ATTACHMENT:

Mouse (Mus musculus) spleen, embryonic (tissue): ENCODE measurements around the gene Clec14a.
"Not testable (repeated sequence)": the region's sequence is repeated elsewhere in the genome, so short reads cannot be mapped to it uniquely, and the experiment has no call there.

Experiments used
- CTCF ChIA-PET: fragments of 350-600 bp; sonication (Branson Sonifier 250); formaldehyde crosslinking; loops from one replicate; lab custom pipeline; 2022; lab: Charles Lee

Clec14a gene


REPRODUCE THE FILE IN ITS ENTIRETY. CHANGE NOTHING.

Mouse (Mus musculus) spleen, embryonic (tissue): ENCODE measurements around the gene Clec14a.
"Not testable (repeated sequence)": the region's sequence is repeated elsewhere in the genome, so short reads cannot be mapped to it uniquely, and the experiment has no call there.

Experiments used
- CTCF ChIA-PET: fragments of 350-600 bp; sonication (Branson Sonifier 250); formaldehyde crosslinking; loops from one replicate; lab custom pipeline; 2022; lab: Charles Lee

Clec14a gene